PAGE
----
Anybody remember the “Big 3” that I posted about a while back? Were you hoping I had forgotten? Sorry to disappoint, but I’m back and I still remember this ridiculous string of posts I started, all about advice on writing. (Can two posts be called a string? I guess it’s 3 now. 3 can be called a string. I guess.)
The big 3 are three ways to drive a story you are telling. One of those ways is with the plot itself. What is a plot driven story? Well, let me take you on the scenic route to my unofficial definition, possibly inaccurate, but it works for me.
It’s not so much about the characters, or the world it’s set in. It’s simply the set of circumstances the characters find themselves mixed up in. A lot of action movies could be considered plot driven stories. If you took two plot driven stories, and switched the main characters, the stories wouldn’t change much. Maybe a few details, like names and stuff, but the story, the beginning, middle, and the end, would all be pretty much the same.
It doesn’t really matter who the main character is. They don’t do a whole lot of soul-searching. The way they view the world or their outlook on life doesn’t change much. (Or if it does, it’s often at the end, where it doesn’t really effect the story much at all.) Especially noticeable in the cheaper action flicks, the characters seem more like cardboard cutouts, caricatures, rather than real people. Stereotypes.
They don’t spend a lot of time exploring the world around them either. Often the characters travel, but only to go to where the bad guys are. Where there is more stuff to blow up.
Now, don’t get me wrong. I don’t think there’s anything wrong with your basic action movie, with cardboard cutout characters, and a semi-generic setting just waiting to be blown up. It can be quite enjoyable. Just sit back and take it in, usually not much subtlety, don’t have to try too hard to understand what’s going on.
I remember reading a lot of Hardy Boys books growing up. Those stories are (from what I remember) largely plot driven. Sure, the two brothers think, deduce, make decisions, and take action. But the large majority of what they do is react to what happens to them. They explore various locations, find secret rooms, hidden caves, what have you. However, it’s usually something the bad guys created, or left behind, or used to their own advantage that the Hardy Boys find or figure out. So it’s not so much the Hardy Boys learning about the world around them, they are simply still reacting to what the story throws at them.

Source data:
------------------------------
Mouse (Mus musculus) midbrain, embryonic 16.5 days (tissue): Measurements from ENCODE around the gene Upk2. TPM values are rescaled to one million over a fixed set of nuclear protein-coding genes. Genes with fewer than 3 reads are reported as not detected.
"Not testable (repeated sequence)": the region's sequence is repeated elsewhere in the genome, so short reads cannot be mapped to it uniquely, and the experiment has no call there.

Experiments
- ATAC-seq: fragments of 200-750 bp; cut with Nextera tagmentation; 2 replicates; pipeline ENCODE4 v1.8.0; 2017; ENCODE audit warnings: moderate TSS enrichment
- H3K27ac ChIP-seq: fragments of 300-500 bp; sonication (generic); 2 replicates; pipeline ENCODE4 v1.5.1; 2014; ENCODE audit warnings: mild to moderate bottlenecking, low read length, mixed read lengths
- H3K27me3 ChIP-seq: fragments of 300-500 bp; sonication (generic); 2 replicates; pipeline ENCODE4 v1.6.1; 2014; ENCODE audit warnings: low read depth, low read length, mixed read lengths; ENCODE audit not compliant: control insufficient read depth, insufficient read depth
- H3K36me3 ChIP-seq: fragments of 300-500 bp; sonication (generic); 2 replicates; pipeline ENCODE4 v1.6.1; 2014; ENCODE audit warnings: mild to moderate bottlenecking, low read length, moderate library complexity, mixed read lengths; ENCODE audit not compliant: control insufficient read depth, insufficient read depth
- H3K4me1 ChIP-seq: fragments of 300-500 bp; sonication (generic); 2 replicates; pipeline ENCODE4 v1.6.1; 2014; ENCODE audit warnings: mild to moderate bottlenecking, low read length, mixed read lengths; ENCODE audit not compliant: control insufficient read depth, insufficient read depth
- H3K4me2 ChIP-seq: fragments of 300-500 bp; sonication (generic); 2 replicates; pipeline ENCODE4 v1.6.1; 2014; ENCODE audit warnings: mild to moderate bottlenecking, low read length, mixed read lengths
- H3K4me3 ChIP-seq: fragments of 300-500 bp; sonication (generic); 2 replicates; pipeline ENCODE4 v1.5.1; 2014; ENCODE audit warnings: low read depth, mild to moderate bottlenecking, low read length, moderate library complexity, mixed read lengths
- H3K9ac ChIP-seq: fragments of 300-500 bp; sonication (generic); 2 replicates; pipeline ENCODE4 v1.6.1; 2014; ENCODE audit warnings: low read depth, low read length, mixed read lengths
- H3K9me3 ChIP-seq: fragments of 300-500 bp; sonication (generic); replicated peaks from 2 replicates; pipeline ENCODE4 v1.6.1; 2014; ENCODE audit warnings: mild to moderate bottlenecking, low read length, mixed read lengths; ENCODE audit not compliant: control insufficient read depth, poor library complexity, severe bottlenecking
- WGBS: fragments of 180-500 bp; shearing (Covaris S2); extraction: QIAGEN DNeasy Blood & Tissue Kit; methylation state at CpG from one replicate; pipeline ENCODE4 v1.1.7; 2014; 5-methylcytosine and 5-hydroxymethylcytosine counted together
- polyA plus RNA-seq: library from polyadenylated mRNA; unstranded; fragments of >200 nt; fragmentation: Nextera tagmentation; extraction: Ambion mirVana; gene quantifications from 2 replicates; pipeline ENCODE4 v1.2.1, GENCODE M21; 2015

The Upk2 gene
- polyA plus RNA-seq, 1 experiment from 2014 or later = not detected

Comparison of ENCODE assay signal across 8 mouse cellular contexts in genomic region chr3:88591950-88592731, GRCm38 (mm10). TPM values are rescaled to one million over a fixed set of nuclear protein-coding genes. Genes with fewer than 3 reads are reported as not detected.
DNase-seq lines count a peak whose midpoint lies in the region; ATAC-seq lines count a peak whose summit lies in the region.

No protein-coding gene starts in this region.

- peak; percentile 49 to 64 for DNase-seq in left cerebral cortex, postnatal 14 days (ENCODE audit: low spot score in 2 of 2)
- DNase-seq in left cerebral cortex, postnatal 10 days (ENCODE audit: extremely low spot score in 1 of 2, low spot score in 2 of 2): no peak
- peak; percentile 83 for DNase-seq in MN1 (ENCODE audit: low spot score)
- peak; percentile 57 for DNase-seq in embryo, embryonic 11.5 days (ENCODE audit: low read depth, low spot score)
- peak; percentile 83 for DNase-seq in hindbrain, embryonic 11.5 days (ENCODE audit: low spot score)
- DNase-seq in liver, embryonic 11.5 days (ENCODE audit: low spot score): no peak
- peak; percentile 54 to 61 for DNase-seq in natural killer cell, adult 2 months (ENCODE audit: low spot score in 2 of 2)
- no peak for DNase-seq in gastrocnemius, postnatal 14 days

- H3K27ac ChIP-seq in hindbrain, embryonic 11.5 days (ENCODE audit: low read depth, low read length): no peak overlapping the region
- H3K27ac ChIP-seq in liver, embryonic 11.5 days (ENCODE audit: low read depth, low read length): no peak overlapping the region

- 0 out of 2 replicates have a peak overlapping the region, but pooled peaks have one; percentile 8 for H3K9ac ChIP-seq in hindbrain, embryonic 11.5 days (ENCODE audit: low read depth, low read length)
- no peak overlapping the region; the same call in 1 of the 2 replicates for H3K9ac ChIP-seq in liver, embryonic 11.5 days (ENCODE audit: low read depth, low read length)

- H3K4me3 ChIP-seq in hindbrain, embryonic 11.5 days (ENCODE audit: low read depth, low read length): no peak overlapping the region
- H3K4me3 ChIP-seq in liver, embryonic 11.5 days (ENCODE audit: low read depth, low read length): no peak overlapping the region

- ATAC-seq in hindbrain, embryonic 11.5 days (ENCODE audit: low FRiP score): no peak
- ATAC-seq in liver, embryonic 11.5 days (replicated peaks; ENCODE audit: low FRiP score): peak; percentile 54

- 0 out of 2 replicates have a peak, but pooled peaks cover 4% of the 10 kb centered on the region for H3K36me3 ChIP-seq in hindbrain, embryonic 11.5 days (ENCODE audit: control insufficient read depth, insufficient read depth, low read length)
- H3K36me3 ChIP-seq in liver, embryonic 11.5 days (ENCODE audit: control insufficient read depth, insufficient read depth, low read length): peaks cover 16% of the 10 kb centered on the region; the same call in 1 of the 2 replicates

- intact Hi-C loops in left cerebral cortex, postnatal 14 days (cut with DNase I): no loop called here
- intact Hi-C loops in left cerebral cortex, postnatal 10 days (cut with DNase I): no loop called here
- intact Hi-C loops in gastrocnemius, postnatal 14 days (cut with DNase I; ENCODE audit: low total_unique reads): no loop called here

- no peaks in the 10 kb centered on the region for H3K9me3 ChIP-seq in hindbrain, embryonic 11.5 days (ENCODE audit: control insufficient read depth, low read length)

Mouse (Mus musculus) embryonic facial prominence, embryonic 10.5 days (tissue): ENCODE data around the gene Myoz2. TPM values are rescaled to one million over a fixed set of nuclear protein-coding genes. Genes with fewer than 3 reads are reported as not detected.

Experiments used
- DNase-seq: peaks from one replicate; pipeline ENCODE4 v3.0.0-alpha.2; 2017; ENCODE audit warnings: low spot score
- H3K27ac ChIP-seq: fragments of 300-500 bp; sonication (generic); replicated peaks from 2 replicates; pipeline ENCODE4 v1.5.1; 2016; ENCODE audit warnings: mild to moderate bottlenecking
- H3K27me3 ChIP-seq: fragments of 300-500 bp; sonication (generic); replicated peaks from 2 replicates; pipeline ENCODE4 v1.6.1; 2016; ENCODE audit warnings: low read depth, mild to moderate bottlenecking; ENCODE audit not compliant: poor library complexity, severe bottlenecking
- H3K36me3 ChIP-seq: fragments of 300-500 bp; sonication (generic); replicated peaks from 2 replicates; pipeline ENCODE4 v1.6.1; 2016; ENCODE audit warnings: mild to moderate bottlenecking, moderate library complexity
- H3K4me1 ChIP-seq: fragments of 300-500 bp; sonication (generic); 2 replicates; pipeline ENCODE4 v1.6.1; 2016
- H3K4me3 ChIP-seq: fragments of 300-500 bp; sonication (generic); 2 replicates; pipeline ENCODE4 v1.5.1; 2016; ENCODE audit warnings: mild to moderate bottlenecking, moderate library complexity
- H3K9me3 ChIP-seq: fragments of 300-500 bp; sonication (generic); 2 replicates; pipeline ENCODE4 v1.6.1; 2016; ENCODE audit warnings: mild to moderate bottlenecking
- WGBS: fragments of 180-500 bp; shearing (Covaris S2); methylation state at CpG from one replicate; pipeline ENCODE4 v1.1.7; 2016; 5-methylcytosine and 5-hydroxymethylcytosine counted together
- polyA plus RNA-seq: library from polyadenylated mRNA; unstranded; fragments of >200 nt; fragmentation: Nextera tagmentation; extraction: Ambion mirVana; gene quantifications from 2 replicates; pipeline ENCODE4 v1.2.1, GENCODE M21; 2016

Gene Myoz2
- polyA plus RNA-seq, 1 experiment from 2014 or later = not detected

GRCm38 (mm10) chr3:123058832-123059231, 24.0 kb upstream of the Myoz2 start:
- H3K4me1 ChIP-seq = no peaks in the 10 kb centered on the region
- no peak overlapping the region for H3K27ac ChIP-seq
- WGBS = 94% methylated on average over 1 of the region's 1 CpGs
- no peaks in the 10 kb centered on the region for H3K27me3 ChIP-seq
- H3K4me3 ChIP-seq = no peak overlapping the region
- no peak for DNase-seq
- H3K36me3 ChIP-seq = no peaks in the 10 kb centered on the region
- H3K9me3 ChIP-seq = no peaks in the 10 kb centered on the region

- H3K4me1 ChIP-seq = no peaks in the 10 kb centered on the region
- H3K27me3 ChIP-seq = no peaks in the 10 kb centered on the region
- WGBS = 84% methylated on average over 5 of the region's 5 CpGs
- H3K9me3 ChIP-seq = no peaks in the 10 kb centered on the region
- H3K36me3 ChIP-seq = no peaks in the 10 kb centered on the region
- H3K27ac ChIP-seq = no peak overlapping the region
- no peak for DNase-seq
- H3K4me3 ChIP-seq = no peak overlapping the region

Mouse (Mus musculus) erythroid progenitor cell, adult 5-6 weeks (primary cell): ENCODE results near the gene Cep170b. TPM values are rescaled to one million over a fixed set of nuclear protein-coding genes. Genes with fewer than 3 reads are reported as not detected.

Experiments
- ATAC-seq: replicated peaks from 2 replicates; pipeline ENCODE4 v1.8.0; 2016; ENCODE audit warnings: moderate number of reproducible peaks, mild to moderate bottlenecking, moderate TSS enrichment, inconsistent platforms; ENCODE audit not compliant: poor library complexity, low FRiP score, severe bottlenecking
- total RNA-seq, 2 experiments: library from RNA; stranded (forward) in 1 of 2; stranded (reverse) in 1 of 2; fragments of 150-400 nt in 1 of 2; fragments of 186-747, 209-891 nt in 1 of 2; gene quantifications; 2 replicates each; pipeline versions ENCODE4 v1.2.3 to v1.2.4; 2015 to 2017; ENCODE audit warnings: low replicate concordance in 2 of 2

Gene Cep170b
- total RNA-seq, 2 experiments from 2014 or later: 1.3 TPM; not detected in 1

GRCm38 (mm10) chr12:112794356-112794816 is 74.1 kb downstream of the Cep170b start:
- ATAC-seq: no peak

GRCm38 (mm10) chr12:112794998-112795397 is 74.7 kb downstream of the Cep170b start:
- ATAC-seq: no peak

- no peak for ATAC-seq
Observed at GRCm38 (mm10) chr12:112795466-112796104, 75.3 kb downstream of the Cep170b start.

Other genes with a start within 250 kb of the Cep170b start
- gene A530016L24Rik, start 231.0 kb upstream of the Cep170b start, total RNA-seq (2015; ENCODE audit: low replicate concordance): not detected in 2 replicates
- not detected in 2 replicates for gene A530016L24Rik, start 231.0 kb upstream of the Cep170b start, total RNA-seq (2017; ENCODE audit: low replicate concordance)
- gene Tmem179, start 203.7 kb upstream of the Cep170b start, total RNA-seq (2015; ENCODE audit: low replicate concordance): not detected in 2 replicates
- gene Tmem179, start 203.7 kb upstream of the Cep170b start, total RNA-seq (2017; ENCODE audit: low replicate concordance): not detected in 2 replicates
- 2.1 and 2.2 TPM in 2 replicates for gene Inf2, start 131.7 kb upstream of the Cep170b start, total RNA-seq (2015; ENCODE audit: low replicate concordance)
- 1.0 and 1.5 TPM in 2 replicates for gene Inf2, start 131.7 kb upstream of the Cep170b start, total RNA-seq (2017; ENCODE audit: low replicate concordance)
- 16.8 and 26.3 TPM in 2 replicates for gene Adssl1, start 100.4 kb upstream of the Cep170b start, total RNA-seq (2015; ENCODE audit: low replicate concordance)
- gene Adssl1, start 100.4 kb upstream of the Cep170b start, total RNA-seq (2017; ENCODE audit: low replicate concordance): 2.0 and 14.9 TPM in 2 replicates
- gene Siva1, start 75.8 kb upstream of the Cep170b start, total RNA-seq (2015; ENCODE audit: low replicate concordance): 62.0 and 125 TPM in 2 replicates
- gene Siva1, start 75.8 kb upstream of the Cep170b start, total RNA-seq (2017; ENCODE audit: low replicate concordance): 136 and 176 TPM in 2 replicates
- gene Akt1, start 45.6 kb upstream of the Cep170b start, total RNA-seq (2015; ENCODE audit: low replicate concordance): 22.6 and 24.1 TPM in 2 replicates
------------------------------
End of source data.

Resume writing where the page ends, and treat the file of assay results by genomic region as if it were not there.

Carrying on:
Now, the Hardy Boys never grow up. Their personalities and how they think, while different from each other, don’t change much. The books are largely independent of each other. While some reference earlier adventures, you can pretty much read them in any order you choose. As characters, as people, they never mature, see the world in a new light, or overcome personal obstacles or inner demons.
But who cares? The stories might star the Hardy Boys, but it’s not really about them. It’s about what happens to them. The crazy and mysterious adventures they go on. The life-threatening traps, and how they escape. The devious evil criminals taking advantage of unsuspecting victims, and their ultimate demise and capture, due to the brave and determined Hardy Boys. And their friend Chet. I think his name was Chet. Who wasn’t quite so brave, but he was loyal. I read a lot of those books, and thoroughly enjoyed them.
You might think plot driven stories are simple, maybe even unsophisticated, compared to other types of stories. But if you think about it, most Sherlock Holmes stories are plot driven stories. I’ve read a few Sherlock Holmes stories, and “simple” isn’t the word that comes to mind. Same with Moby Dick, which I mentioned in Part 2.
Don’t think for a moment that a plot driven story can’t have strong, believable characters; or set in a world with depth and detail. Plot driven stories can be intricate and beautiful. It’s all about what the characters are doing. Are they mainly reacting to what is happening to them? Do they often happen to be in right place at the right time (or the wrong place at the wrong time)? Then it’s a plot driven story. At least by my definition.
(Come to think of it, by my definition, a lot (but certainly not all) of video games are plot driven stories. The main character (that you are controlling) is simply dealing with what ever is being thrown at them as best they (you) can.)